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I am so fed up of my Asthma this year

I am so fed up of my asthma so far this year, it has been bad since end of January.

I have had to go on a nebuliser several times plus taken steroid tablets.

I had go to hospital again Monday evening where I was treated in the resus room I was put on a nebuliser where they treated me with one type of drug which did not help much then I had to take steroid tablets there then was given another drug via the nebuliser, I got so close to being admitted into hospital.

I am now on my fifth lot of steroid tablets so far this year, eight tablets to take for the next five days.

I am sorry to moan but I am so fed up at the moment and I am starting to wonder if it will ever get better again

19 Replies

takes time - and i cant wait till my evil asthma calms down.

hang in there i've been a little down about my asthma recently too, have you had your meds checked? I was having a similar pattern like you and i had literally everything changed. Previously I had Qvar and bircanyl and while on the two i had 4 or 5 massive attacks then switched from Qvar to Symbicort and that was terrible.

I think if you reviewed your medications with a GP explaining everything you've just said here then you will be ok. It sounds like something needs switching or even trying an new set of inhalers see if it makes any changes. I really liked the bircanyl as it worked for me but i tried out the sabutamol/ventolin and i found it all lot better for my symptoms as they had developed since the time i was given the bircanyl.

Ive done the A&E trips myself and its not nice and it makes you become nervous about the attacks - i recently had a third inhaler added and i cant explain how much more confidence it gave me as it works (unfortunatly wears out in the evening and then i have sheer hell which leads to more nasty side effects and thats a whole different topic on here!) I think you need to find an inhaler which can rapidly turn around the severity of your attacks? maybe kept to use in that emergency situation.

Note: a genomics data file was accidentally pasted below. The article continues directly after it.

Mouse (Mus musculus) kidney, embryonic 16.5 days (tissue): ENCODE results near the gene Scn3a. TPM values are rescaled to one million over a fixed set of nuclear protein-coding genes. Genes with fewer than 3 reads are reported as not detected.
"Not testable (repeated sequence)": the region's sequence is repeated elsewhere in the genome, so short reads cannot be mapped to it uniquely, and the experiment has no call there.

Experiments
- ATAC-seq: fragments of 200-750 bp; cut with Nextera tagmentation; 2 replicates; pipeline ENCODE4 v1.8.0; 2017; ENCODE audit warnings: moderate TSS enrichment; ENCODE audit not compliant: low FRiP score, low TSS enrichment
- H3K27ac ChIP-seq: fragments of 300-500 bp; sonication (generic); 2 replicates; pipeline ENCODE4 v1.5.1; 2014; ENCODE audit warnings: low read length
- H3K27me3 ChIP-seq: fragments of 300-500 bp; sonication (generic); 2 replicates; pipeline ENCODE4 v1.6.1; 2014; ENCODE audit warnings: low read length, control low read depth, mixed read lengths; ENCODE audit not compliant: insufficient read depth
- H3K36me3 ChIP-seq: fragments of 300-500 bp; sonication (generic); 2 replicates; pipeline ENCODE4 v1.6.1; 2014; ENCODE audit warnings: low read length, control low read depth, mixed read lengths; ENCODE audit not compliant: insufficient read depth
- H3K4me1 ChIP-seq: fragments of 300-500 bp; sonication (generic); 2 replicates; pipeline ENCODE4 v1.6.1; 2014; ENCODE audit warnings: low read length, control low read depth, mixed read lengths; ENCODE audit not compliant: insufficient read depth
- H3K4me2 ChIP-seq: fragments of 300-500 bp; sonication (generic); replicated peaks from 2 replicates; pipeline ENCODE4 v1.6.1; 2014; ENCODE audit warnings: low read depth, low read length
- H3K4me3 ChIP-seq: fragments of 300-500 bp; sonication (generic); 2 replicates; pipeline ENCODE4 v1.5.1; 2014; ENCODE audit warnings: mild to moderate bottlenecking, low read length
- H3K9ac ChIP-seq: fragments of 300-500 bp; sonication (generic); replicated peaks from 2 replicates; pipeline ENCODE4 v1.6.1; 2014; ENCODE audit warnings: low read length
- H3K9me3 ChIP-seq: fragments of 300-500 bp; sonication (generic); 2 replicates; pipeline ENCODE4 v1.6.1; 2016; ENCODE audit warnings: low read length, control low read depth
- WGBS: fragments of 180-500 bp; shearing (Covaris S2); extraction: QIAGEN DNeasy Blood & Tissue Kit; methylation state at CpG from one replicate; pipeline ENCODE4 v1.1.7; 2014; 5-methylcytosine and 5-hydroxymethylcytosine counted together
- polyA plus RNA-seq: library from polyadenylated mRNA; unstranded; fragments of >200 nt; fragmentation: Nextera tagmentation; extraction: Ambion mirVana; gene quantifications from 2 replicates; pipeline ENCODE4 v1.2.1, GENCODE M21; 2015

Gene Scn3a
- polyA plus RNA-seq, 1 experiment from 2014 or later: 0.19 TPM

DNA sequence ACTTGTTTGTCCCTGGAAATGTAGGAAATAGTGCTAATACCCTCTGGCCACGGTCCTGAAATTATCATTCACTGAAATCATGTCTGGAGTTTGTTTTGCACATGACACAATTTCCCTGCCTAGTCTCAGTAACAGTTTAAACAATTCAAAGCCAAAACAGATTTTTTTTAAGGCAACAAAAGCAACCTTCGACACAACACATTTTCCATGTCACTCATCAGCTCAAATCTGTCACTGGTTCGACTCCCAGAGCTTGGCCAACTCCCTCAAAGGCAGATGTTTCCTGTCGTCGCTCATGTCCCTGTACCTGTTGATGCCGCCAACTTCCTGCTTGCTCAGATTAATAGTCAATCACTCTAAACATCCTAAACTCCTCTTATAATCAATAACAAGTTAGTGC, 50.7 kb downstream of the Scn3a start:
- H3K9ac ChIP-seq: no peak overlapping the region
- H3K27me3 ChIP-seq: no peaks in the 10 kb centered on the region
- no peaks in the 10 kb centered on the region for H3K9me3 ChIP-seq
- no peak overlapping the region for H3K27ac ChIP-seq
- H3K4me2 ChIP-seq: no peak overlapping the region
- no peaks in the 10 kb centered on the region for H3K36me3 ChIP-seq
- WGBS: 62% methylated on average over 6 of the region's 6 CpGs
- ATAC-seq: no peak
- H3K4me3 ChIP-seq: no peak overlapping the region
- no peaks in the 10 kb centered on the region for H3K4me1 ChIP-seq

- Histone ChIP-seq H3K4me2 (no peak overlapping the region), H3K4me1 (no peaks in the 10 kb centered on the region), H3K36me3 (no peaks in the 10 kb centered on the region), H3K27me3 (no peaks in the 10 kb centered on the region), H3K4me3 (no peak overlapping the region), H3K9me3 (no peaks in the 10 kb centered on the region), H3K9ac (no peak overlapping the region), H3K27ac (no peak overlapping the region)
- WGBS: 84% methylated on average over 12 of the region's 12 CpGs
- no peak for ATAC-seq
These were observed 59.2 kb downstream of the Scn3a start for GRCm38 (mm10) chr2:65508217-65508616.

good luck i hope you feel better soon.


I also have had a nightmare of a year so far and doesn't seem to be improving.

I have been on oral steriods 4 or 5 times this year, anti-bios 3 or 4 times this year for a chest infection had my inhaler doses changed, a new inhaler added and last week I had singlair added to my treatment plan and still no improvement at all. I have avoided hospital admittion twice this year so far and I am beginnign ot get to a point where I dread the next doctors appointment.

Hope you start feelign better soona dn the doctors can help you finally get you asthm aback under-control. Good luck and take care


Thanks for your kind words.

I have been to the doctor's this morning where they told me that I need to have a nebuliser at home and the doctor has arranged an urgent asthma clinic appointment for me to attend in the next few days to discuss having a nebuliser


crazy snow...ash cloud..pollen..hayfever and before we know it will be in frost season again!

i think everyone is having one of these years and we have the odds against us too. glad you have a remedy at home with you which is great news.

hope you feel better soon.


That is brilliant news asthmagirl. Just wondering what meds are you taking at the moment and what are the dosagers. I have my next review on Wednesday afternoon and I am petrofied of going as when I went last time the doctor I saw said that if their was no-improvement in my peak-flow or my asthma then we would have to go down the route of nebulisers. He was great he explained that are their 5 steps on the asthma treatment plan step 1 reliever, step 2 and preventor, step 3 add long-acting inhaler usually green , step 4 add Singulair and finally step 5 add nebulisers. I am on step 4 and at present taking 400mg Slabutamol as required, 400mg Clenil twice a day, 50mg Salmetarol twice a day and 10mg Singulair at bed-time.